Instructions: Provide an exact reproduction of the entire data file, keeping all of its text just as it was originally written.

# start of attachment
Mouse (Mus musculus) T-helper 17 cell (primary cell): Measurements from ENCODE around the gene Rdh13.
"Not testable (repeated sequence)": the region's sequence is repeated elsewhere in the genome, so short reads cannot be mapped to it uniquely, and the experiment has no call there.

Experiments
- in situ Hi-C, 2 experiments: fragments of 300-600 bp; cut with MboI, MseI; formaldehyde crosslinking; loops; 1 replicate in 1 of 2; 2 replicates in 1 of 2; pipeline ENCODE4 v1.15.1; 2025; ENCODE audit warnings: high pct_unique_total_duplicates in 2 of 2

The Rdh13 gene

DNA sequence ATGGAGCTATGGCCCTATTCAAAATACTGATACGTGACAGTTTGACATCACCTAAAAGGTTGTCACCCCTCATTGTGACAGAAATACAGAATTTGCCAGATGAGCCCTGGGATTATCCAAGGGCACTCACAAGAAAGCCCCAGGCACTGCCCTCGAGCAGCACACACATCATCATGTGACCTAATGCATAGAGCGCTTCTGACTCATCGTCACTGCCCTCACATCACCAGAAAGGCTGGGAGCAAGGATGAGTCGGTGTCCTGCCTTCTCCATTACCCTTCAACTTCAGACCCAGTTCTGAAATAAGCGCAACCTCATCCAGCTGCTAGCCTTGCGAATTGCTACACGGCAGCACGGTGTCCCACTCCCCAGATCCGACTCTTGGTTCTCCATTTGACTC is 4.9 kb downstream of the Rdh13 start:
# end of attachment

Mouse (Mus musculus) T-helper 17 cell (primary cell): Measurements from ENCODE around the gene Rdh13.
"Not testable (repeated sequence)": the region's sequence is repeated elsewhere in the genome, so short reads cannot be mapped to it uniquely, and the experiment has no call there.

Experiments
- in situ Hi-C, 2 experiments: fragments of 300-600 bp; cut with MboI, MseI; formaldehyde crosslinking; loops; 1 replicate in 1 of 2; 2 replicates in 1 of 2; pipeline ENCODE4 v1.15.1; 2025; ENCODE audit warnings: high pct_unique_total_duplicates in 2 of 2

The Rdh13 gene

DNA sequence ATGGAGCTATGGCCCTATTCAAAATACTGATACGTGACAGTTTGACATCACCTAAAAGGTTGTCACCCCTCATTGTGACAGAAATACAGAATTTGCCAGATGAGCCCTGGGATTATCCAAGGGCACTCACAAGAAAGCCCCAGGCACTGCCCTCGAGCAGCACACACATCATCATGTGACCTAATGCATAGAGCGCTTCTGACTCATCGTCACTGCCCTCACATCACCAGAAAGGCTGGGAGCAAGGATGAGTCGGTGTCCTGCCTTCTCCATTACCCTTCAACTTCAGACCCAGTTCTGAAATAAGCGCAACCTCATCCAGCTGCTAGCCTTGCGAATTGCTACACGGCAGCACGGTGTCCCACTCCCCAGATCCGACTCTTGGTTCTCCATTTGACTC is 4.9 kb downstream of the Rdh13 start: